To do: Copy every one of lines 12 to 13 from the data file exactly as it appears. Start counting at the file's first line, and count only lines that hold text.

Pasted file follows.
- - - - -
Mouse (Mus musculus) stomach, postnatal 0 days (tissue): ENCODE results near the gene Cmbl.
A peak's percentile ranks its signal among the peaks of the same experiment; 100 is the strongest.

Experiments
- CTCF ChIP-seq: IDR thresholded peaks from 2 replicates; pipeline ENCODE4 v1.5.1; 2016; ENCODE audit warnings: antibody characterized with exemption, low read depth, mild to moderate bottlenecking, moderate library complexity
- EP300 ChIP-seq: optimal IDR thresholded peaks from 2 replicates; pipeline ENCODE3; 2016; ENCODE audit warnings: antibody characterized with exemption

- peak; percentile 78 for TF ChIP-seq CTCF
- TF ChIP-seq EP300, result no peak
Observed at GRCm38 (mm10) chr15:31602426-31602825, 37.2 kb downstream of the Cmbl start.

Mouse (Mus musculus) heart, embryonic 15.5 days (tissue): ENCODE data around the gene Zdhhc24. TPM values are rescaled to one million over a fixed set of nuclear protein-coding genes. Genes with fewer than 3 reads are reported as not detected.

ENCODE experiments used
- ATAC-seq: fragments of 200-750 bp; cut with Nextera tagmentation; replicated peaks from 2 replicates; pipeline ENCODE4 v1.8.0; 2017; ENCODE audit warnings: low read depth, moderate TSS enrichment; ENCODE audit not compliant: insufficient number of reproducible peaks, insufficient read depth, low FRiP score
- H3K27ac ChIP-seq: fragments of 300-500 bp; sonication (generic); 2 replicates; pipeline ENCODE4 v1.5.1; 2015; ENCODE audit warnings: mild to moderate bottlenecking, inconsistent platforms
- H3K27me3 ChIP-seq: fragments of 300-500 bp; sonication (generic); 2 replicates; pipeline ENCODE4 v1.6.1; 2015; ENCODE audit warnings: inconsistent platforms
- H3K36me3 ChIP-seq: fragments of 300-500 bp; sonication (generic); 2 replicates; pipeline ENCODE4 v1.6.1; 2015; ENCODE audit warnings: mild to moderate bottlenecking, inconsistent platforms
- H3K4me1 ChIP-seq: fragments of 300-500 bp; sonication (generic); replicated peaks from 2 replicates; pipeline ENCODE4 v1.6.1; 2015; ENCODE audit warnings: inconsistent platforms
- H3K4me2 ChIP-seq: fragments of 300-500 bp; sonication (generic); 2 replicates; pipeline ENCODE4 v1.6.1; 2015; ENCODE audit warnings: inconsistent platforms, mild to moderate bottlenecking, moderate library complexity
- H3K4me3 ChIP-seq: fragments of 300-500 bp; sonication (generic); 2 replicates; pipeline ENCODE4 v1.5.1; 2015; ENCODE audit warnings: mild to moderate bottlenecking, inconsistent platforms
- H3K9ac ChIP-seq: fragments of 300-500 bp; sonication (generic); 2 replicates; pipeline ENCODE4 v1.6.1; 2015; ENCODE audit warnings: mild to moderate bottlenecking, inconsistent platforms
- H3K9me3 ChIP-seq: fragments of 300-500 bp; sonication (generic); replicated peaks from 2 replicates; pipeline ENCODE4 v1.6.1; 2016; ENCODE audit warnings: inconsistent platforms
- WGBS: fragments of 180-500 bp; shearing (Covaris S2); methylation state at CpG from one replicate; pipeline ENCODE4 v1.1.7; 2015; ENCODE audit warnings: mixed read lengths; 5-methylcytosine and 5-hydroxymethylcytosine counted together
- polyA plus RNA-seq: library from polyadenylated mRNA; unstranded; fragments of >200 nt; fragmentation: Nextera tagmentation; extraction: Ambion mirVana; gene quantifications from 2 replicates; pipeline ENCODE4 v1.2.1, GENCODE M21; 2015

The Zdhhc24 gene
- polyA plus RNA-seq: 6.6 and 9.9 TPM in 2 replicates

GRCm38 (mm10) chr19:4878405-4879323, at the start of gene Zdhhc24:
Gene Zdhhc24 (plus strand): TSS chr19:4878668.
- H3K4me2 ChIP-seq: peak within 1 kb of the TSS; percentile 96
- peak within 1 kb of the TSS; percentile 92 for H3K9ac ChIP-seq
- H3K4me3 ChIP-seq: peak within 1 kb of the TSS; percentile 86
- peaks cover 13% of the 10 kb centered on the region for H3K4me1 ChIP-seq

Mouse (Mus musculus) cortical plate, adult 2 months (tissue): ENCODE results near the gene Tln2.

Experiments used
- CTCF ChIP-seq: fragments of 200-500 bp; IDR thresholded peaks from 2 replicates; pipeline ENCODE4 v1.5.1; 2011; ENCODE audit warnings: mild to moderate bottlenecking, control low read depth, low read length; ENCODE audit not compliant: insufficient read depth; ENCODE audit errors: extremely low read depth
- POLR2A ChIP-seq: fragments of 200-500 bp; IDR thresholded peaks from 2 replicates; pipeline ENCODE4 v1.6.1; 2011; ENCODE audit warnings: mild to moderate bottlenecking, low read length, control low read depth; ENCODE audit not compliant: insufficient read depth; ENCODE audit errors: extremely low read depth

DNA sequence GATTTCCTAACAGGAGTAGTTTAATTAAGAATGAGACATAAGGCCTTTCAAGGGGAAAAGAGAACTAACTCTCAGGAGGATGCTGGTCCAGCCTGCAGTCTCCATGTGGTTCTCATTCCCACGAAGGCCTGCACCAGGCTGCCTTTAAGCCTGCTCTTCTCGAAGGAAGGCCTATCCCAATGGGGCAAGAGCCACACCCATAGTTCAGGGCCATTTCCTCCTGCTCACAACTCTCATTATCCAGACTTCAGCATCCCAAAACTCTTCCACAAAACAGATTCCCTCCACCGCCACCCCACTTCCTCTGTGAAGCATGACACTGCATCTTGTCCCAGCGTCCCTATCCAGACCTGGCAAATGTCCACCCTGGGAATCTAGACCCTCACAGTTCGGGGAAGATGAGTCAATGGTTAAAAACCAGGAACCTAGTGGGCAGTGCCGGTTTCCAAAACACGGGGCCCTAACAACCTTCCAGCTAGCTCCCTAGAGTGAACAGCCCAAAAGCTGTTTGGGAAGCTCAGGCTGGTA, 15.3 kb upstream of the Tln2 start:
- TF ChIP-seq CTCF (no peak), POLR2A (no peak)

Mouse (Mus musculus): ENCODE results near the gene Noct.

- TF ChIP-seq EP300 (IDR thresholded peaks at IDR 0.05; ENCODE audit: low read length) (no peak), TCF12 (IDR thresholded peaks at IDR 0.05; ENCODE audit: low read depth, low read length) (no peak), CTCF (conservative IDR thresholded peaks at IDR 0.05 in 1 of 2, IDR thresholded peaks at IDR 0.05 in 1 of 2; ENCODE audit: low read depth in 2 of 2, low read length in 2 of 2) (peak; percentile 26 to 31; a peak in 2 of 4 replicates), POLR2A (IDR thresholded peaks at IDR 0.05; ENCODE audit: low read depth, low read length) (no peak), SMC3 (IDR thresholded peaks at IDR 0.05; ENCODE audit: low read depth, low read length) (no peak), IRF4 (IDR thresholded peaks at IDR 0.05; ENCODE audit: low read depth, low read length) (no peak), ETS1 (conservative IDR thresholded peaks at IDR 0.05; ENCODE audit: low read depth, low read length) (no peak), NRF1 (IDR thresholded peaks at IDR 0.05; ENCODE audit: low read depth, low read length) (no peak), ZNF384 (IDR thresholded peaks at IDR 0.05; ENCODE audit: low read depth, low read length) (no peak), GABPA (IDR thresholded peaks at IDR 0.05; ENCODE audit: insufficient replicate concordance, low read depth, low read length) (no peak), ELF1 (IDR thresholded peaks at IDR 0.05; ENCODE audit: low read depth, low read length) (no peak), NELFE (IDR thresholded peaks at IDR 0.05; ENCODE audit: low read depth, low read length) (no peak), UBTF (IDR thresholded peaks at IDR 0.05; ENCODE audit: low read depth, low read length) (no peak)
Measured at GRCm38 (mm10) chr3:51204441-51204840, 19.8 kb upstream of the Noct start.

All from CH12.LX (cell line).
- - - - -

- H3K27ac ChIP-seq: fragments of 300-500 bp; sonication (generic); 2 replicates; pipeline ENCODE4 v1.5.1; 2015; ENCODE audit warnings: mild to moderate bottlenecking, inconsistent platforms
- H3K27me3 ChIP-seq: fragments of 300-500 bp; sonication (generic); 2 replicates; pipeline ENCODE4 v1.6.1; 2015; ENCODE audit warnings: inconsistent platforms